Saturday, September 10, 2011

New Perennials and Shrubs

Don't you love shopping for new things in the garden? Even if there aren't some glaring bare spots, it's always great to learn about new plants and just try out new things to keep the variety of plants interesting. In northern zones, the challenge is to find shrubs and perennials that will survive the winter. I was pretty pretty cautious in this year's new additions.

Among the annuals, this is a double-flowered morning glory, which only started blooming two weeks ago:

I had RLM pick up some Viburnum in Saskatoon in the past month, based on previous successes with our existing compact Viburnum trilobum, the highbush cranberry. It forms a nice dense ball of foliage and when it is mature, grows red berries in fall. The berries aren't great for eating, but birds feed on the berries in winter and the red clusters are attractive. I highly recommend this shrub. The fact that Viburnum trilobum is a native shrub in this area should also be a good clue that it is well-adjusted and happy here.
Compact variety of Viburnum trilobum (large shrubs on the left), with a pink-flowered Potentilla at center foreground:

Potentilla are common little shrubs, though the newer colors (pink, apricot, white) are nice and they bloom over a long period of time in the later half of summer. They are low-maintenance, with only minimal trimming needed in spring.

I have high hopes for newly planted Viburnum dentatum "Northern Burgundy":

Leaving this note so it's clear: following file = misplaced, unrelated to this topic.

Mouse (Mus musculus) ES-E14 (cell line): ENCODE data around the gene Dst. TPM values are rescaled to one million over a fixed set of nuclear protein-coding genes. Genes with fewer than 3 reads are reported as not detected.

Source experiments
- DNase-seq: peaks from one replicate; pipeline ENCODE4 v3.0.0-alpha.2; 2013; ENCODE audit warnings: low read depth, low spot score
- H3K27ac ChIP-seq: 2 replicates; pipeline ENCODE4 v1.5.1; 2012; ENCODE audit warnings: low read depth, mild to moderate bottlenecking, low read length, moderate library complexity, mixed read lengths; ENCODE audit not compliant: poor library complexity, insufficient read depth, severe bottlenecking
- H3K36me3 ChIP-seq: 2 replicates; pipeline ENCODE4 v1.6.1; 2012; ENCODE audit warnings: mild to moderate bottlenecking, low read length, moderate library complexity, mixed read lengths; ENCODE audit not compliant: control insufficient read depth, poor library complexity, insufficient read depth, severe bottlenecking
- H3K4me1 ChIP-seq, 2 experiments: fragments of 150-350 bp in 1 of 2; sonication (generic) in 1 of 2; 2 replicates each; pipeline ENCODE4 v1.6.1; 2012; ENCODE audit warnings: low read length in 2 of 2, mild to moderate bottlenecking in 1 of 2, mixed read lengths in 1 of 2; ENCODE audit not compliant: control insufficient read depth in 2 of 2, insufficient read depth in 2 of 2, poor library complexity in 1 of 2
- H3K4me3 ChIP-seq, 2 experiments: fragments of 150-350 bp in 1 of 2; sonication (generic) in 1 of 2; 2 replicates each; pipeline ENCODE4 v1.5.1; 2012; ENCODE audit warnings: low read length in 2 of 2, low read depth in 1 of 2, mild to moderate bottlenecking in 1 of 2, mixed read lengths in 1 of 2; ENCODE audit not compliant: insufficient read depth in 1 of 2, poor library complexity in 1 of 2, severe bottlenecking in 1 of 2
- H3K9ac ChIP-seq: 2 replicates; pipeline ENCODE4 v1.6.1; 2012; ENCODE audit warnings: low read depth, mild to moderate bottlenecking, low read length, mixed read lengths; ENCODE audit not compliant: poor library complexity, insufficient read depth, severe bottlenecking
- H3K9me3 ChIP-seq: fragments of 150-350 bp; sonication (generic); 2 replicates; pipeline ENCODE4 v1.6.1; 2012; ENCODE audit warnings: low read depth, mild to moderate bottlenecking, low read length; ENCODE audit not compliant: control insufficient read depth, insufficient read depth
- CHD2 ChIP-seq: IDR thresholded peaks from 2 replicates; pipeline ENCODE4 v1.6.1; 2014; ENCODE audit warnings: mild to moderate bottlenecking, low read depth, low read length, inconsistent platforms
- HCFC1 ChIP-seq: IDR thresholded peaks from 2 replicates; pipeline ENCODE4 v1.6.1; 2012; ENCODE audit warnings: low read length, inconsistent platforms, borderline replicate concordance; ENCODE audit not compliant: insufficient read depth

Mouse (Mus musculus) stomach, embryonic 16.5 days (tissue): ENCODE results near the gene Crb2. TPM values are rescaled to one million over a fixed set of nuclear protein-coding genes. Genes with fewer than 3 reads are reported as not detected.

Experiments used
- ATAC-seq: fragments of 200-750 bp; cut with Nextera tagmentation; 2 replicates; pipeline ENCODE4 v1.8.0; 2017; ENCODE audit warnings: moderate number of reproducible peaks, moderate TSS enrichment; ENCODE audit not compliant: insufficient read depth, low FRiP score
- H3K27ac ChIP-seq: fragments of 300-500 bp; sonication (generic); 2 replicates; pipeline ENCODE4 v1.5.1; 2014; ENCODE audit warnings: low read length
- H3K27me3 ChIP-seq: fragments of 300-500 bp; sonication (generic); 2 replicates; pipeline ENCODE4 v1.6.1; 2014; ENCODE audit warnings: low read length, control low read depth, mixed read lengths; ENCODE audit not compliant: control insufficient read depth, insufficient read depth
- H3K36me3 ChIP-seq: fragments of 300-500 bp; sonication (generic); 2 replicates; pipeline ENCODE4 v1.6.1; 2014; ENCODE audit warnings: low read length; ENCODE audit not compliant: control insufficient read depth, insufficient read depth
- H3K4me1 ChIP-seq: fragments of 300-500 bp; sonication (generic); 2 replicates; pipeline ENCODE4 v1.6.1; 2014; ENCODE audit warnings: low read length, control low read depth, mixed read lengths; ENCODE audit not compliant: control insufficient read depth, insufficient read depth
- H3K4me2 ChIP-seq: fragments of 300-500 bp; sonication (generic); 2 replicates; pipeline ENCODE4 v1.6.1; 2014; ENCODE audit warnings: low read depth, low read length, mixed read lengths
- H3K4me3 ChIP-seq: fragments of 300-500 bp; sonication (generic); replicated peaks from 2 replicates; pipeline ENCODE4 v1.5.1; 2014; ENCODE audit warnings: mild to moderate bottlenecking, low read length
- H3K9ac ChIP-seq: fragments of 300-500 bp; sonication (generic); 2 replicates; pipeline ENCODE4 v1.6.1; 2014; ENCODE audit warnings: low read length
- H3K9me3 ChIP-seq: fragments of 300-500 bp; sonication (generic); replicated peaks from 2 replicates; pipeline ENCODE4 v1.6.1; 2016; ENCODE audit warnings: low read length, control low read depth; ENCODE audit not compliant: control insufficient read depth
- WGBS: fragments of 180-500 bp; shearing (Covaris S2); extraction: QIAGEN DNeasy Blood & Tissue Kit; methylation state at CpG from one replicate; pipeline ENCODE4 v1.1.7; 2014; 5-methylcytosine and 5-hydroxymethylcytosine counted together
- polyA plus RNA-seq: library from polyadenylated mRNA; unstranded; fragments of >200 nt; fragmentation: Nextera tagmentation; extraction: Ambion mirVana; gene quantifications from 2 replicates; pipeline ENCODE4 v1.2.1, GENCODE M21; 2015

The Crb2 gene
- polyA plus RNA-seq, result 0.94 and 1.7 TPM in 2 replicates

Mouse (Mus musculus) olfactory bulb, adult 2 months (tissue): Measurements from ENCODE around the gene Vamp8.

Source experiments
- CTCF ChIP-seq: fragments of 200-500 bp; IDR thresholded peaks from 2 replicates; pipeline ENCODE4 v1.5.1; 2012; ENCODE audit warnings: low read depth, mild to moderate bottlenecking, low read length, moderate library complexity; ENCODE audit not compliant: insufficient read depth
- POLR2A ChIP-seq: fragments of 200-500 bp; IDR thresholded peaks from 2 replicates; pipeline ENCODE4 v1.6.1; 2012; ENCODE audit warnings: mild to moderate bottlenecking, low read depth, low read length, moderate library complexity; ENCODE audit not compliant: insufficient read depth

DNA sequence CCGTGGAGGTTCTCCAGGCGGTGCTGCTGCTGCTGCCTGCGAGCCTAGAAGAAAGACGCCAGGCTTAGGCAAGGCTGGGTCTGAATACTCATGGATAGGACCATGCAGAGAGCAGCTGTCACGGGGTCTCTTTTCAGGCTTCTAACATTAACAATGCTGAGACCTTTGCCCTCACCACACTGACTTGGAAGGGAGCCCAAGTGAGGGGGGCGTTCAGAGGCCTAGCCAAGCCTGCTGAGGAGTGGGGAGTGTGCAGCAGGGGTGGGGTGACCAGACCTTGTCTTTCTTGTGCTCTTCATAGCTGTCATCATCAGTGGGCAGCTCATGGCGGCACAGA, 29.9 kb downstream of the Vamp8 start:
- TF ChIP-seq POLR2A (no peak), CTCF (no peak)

I also got a Viburnum dentatum "Blue Muffin", which should fill out the back of the raised bed.

I bought my first ever Cimifuga recently, adding the hardy Cimifuga simplex "Brunette" to the large raised bed. It is tiny and hasn't quite developed its full color and the cluster of white flower spikes, but I will wait for that. In the meanwhile, I need to get rid of some of Siberian iris, which is blocking the view of this lovely perennial. However, digging those monster iris clumps out is too much like work!
Cimifuga simplex "Brunette":

My young Cimifuga simplex "Brunette":

I've posted photos of this new mum before, but it so lovely that I will post it again.
The "Morden Fiesta" Chrysanthemum:

As any cold-climate gardener may be aware, many great plants have come out of Morden, Manitoba's agricultural research station. The Morden mums come in a few colors and are said to be hardy to zone 4. We'll see if they survive the winter here. I'm believing they will. (June 2012 Update: One of the three survived, though the two that didn't make it were planted right up against a rock wall and likely had their roots frozen solid.  I am certain that they do well planted in regular ground conditions).

Prompting another garden job, I grew weary of the drooping branches of the mountain ash, looking far too shaggy as it brushed against the perennials below.
Scraggly mountain ash tree:

We pruned the lower branches, which looks far better. It would look even nicer if we cut off some of the protruding upper branches too, but those tools are buried too far away in the shed and I'll leave it for another year. Here's a tip for anyone wanting to plant this tree -- it would be great over a lawn, but any soil or mulch underneath will end up growing hundreds of ash trees from all the fallen berries. It's a nuisance growing over the flower bed.

1 comment:

Patty said...

Just stumbled upon your blog through Blotanical. I must say your garden is looking very nice and I hope all your new possessions do well for you. My sister gardens in Calgary and finds their chaotic weather trying at times. I am always surprised at what grows in zone 3.